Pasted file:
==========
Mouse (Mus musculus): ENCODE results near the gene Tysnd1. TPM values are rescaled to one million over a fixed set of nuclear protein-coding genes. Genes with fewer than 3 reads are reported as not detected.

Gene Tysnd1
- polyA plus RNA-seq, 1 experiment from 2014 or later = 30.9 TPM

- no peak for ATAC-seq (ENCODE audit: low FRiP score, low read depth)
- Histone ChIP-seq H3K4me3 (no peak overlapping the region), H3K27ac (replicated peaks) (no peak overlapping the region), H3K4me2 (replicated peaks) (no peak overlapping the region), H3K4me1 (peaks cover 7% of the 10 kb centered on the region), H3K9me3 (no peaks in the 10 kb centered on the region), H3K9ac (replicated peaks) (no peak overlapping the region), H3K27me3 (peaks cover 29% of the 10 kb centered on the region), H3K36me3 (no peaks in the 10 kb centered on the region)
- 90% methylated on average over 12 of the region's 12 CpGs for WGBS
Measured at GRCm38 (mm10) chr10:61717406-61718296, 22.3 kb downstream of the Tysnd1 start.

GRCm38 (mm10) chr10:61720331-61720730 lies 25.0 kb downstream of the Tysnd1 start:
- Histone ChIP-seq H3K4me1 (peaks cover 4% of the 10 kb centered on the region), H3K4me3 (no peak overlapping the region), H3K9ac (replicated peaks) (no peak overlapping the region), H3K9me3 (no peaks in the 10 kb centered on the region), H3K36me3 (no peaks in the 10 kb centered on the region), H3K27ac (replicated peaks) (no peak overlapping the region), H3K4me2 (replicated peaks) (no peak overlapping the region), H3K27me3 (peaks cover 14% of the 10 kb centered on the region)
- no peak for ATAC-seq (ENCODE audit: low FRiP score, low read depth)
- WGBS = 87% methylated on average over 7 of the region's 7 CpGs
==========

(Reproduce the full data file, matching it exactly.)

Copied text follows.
Mouse (Mus musculus): ENCODE results near the gene Tysnd1. TPM values are rescaled to one million over a fixed set of nuclear protein-coding genes. Genes with fewer than 3 reads are reported as not detected.

Gene Tysnd1
- polyA plus RNA-seq, 1 experiment from 2014 or later = 30.9 TPM

- no peak for ATAC-seq (ENCODE audit: low FRiP score, low read depth)
- Histone ChIP-seq H3K4me3 (no peak overlapping the region), H3K27ac (replicated peaks) (no peak overlapping the region), H3K4me2 (replicated peaks) (no peak overlapping the region), H3K4me1 (peaks cover 7% of the 10 kb centered on the region), H3K9me3 (no peaks in the 10 kb centered on the region), H3K9ac (replicated peaks) (no peak overlapping the region), H3K27me3 (peaks cover 29% of the 10 kb centered on the region), H3K36me3 (no peaks in the 10 kb centered on the region)
- 90% methylated on average over 12 of the region's 12 CpGs for WGBS
Measured at GRCm38 (mm10) chr10:61717406-61718296, 22.3 kb downstream of the Tysnd1 start.

GRCm38 (mm10) chr10:61720331-61720730 lies 25.0 kb downstream of the Tysnd1 start:
- Histone ChIP-seq H3K4me1 (peaks cover 4% of the 10 kb centered on the region), H3K4me3 (no peak overlapping the region), H3K9ac (replicated peaks) (no peak overlapping the region), H3K9me3 (no peaks in the 10 kb centered on the region), H3K36me3 (no peaks in the 10 kb centered on the region), H3K27ac (replicated peaks) (no peak overlapping the region), H3K4me2 (replicated peaks) (no peak overlapping the region), H3K27me3 (peaks cover 14% of the 10 kb centered on the region)
- no peak for ATAC-seq (ENCODE audit: low FRiP score, low read depth)
- WGBS = 87% methylated on average over 7 of the region's 7 CpGs